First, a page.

David Lewis Paget

Gold Star - 7,849 Points (22.11.1944 / Nottingham, England/live in Australia)

The Village That Wasn'T There! - Poem by David Lewis Paget

I went to stay with an old schoolmate
In the village of Rushing Brooke,
I thought there wouldn't be much to do
So I took a favourite book,
He said he'd only been there a while
For the cottage rent was cheap,
He'd needed to get away, he said,
But never could get to sleep.

His face was haggard, his eyes bloodshot
His hands would tremble and shake,
He said it was close to a fortnight since
He'd started to lie awake,
‘I get to the point I'm drifting off
When I hear that terrible knell,
A long slow tolling invades my sleep
From the church that has no bell.'

We sat up talking ‘til one o'clock
Then I made my way to bed,
But nothing invaded my sleep that night,
‘It won't at first, ' he said.
‘There's something wanders the street outside
In the hours before the dawn,
Clad in a cowl, or a hooded cloak
But it's gone before the morn.'

From all that I saw of Rushing Brooke
The cottages were quaint,
They certainly had a timeless look,
Could do with a coat of paint.
The roads were rough with a pebbled look
But I saw no folk about,
I passed the Smithy and Fodder store
But the Blacksmith, he was out.

We walked on over to see the church
That was grim, and overgrown,
There'd not been a single service there
Since the Roundheads stormed the town,
But weeds grew up in the vestry, there
Were signs of an ancient fire,
And looking up we could see a space
Right under the old church spire.

‘That was the space they hung the bell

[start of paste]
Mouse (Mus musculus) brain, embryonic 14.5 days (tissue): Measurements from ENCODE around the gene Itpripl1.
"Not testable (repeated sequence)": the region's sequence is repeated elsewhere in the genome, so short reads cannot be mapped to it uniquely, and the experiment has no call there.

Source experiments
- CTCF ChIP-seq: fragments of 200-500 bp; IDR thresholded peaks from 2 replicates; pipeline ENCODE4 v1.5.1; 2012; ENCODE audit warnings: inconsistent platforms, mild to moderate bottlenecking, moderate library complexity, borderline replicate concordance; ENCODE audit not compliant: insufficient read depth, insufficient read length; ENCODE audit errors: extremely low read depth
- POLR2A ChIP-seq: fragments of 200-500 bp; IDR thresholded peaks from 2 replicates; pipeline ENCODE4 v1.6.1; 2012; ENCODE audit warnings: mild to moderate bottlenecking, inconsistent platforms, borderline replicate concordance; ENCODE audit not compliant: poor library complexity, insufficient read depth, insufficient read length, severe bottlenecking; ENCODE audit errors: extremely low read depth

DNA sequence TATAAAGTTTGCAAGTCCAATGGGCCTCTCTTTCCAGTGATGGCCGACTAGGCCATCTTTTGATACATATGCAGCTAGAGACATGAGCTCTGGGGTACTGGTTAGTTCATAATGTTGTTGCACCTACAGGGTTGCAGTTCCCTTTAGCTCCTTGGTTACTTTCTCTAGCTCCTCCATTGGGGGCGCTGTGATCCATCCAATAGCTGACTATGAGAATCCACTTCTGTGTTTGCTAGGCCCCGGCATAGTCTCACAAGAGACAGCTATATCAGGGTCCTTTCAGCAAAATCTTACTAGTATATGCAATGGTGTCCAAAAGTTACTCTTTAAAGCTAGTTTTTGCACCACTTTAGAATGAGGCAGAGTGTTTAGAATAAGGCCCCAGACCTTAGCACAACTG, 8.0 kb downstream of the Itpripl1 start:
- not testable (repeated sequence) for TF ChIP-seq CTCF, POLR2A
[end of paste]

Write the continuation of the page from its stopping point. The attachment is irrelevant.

But the bell has long been gone,
The Roundheads carried it off, they say,
So it couldn't toll for Rome.
The bell had tolled for the death of Charles
As his head fell under the axe,
The soldiers came for revenge in force
In one of their brute attacks.'

I kept him company every night
But I had to get some sleep,
For days I'd wake and I'd find him still
Awake in a crumpled heap.
I woke one time and I saw him stare
Through the window, into the night,
For there was a ghostly cloak and cowl,
It gave me a sudden fright.

And that's when I heard the tolling bell
For the first time, that he'd said,
The bell from the church, that wasn't there
Was tolling in my head,
I lay awake ‘til the sun came up,
Went out to greet the day,
But there the village had tumbled down,
Had long since gone away.

Only the marks of ancient roads,
Foundations that had stood,
There wasn't a cottage left out there
Just an encroaching wood,
The church was standing among the trees
And our cottage, cracked and scarred,
Half of the roof was missing, and
The chimney lay in the yard.

We hurried away to the nearest town
And found an old-style Inn,
My friend had fallen asleep within
A moment of checking in,
He slept and he slept for two whole days
While I asked about the town,
‘What of the village of Rushing Brooke? '
But all that they did was frown.

The wife of the keeper of the Inn
Was tidying my room,
I asked her the same old question as
She worked there in the gloom,
‘I wouldn't go near to Rushing Brooke
Not now, for a thousand pound,
That's where the soldiers stole the bell
And mowed the villagers down.'

‘They say as the place is haunted by
The figure of a monk,
They burnt him alive inside the church
As he tolled the bell by the font.
He lived in a little cottage there,
The only one that stands,
I've heard some tell that they've heard the bell
And seen him, walk in the grounds.'

23 July 2014

Topic(s) of this poem: horror

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Poem Submitted: Tuesday, July 22, 2014

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